# Why can't we prove consistency of ZFC like we can for PA?

this might be a silly question, but I was wondering: PA cannot prove its consistency by the incompleteness theorems, but we can "step outside" and exhibit a model of it, namely $$\mathbb{N}$$, so we know that PA is consistent.

Why can't we do this with ZFC? I have seen things like "if $$\kappa$$ is [some large cardinal] then $$V_{\kappa}$$ models ZFC", but these stem from an "if".

Is this a case of us not having been able to do this yet, or is there a good reason why it is simply not possible?

• Stepping outside PA is an "if". We prove PA is consistent if ZFC is. – Malice Vidrine Nov 2 '18 at 17:10

The problem is that, unlike the case for PA, essentially all accepted mathematical reasoning can be formalized in ZFC. Any proof of the consistency of ZFC must come from a system that is stronger (at least in some ways), so we must go outside ZFC-formalizable mathematics, which is most of mathmatics. This is just like how we go outside of PA-formalizable mathematics to prove the consistency of PA (say, working in ZFC), except that PA-formalizable mathematics is a much smaller and relatively uncontroversial subset of mathematics. Thus it is a common view that the consistency of PA is a settled fact whereas the consistency of ZFC is conjectural. (As I mentioned in a comment, as a gross oversimplification, “settled mathematical truth (amongst mainstream classical mathematicians)” roughly corresponds to “provable in ZFC”... Con PA is whereas Con ZFC is not.)

As for proving the consistency of ZFC, as you mention, we could go to a stronger system where there is an axiom giving the existence of inaccessible cardinals. Working in Morse-Kelley is another possibility. In any case, you are in the same position with the stronger system as you were with ZFC: you cannot use it to prove its own consistency, and since you’ve made stronger assumptions, you’re at a higher “risk” of inconsistency.

• Thank you your answer, that makes perfect sense. As I mentioned on the other answer, I think the confusion came from reading "we know PA is consistent" in the wrong light. – K. 622 Nov 2 '18 at 17:21
• @K. 622 That’s right. In a very crude (and possibly contentious) approximation “we know” $\approx$ “ZFC proves” – spaceisdarkgreen Nov 2 '18 at 17:28
• Okay, that makes sense, thanks! Slightly related, if you don't mind me asking: when we say "$L$ (or $V$) is a model of ZFC", where are we stepping out to, to prove these statements? What is the "if" in that case? If there is a difference is this related to $L,V$ being classes and not sets? – K. 622 Nov 3 '18 at 1:34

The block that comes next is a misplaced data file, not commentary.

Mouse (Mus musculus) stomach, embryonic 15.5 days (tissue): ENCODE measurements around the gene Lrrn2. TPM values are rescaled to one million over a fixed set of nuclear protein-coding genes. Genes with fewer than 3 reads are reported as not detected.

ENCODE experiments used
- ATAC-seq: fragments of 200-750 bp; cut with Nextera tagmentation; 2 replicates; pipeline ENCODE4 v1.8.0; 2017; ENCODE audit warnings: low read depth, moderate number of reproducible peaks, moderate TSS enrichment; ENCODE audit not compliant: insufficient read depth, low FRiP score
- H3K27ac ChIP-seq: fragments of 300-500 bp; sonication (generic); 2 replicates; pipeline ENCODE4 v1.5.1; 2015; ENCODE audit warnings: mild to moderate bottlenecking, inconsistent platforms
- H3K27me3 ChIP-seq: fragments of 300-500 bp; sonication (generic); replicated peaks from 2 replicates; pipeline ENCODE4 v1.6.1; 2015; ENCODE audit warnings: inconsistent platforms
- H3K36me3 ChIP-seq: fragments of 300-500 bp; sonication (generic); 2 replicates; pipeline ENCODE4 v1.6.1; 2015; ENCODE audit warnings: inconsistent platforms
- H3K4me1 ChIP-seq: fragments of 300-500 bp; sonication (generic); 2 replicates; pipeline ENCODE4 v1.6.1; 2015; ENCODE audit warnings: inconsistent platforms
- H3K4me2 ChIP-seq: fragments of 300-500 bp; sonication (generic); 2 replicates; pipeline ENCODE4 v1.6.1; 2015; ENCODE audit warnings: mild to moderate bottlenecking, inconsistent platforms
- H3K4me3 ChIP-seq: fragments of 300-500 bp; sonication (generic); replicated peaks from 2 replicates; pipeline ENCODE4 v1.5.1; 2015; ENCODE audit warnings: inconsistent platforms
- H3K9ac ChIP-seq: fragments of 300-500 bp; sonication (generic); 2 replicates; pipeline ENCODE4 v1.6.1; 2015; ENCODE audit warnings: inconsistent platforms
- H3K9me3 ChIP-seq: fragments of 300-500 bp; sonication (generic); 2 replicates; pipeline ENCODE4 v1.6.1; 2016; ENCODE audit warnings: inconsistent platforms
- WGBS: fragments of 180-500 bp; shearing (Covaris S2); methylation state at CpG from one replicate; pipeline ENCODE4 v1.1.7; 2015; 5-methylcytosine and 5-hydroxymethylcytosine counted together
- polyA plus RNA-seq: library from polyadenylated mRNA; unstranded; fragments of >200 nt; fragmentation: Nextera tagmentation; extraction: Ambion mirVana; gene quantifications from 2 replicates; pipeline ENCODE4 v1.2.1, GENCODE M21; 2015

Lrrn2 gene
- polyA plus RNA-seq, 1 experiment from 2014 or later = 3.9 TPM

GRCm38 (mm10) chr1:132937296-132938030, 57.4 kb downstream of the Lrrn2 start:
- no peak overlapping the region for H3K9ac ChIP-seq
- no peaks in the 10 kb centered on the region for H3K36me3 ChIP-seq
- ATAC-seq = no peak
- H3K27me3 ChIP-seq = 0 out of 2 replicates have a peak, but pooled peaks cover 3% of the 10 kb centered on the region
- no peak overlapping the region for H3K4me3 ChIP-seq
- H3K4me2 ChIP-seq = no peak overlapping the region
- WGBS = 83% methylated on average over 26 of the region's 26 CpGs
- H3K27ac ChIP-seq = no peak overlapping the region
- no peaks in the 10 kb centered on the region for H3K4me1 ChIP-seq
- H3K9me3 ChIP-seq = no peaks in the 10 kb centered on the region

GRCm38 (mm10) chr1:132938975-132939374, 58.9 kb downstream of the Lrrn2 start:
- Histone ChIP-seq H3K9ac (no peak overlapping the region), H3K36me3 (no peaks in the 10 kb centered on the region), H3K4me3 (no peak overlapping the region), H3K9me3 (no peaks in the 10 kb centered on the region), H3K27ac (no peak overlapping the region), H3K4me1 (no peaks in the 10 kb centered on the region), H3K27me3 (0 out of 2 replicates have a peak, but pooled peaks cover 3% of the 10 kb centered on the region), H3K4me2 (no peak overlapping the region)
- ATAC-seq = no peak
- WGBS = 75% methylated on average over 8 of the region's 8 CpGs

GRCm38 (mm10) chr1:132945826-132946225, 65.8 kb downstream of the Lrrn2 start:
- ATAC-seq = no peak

• @K.622 It is different for proper classes. "V is a model of ZFC" is just an assumption we're making: we're saying the axioms of ZFC holds in our universe of sets under consideration. "L is a model of ZFC" means every axiom of ZFC holds relativized to L. We can prove this in ZF axiom by axiom, but we can't formalize "for all ZFC axioms $\phi,$ $L\models \phi$" in ZF, since we can't formalize the satisfaction relation for proper classes. The meaning of the result is we've proved (in our metatheory) that Con(ZF) implies Con(ZFC) (and Con(ZFC+GCH), ZFC+V=L, and ZFC+ anything that holds in L). – spaceisdarkgreen Nov 3 '18 at 3:55
• @K.622 (I should have said any statement ZF can prove holds relative to L). The reasoning behind this is that from any contradiction from ZFC + V=L, we can prove, in ZF, the relativizations to L of the axioms we need to make the contradiction, and then use the relativization of the proof of contradiction from there, generating a contradiction in ZF. From this angle, you can look at "V is a model of ZFC" as a completely trivial proof of the completely trivial fact that Con(ZFC) implies Con(ZFC). – spaceisdarkgreen Nov 3 '18 at 4:05

Using ZFC plus the axiom "Uncountable strong inaccessible cardinals exist" to give a model of ZFC is exactly the same kind of "stepping outside" as when you use ZF to make a model of PA.

• Ooh I see. I was essentially confused from reading "we know PA is consistent" elsewhere, when I should have interpreted that as "within the standard system we use today, PA is consistent". Thank you for clearing that up. – K. 622 Nov 2 '18 at 17:18

Of course we can. And we do just that.

To "step outside of $$\sf PA$$" means that you assume the consistency of a far stronger theory, e.g. $$\sf ZFC$$, which lets you construct $$\Bbb N$$ as an object and prove it satisfies $$\sf PA$$.

When you say "assume that $$\kappa$$ is a cardinal such that $$V_\kappa$$ is a model of $$\sf ZFC$$" you effectively saying "We are stepping outside of $$\sf ZFC$$ into a theory "$$\sf ZFC+\varphi$$ for a suitable axiom $$\varphi$$, and there we can can find a model of $$\sf ZFC$$.

In fact, when you assume something like $$V_\kappa$$ is a model of $$\sf ZFC$$, you can even find a fairly canonical model of $$\sf ZFC$$: $$L_\alpha$$ for the least $$\alpha$$ satisfying $$\sf ZFC$$, where $$L_\alpha$$ is the $$\alpha$$th step in the constructible hierarchy. As to why it exists, that's another question. But it is there.

• I'm confused a bit about the downvote. If there is something specific, I'd be happy to address it. – Asaf Karagila Nov 6 '18 at 20:35

You are right (in your comments) that "we know PA is consistent" is actually not because there is an absolute proof/justification of that claim. However, it is very misleading to think that PA's consistency is of the same kind of question as ZFC's consistency.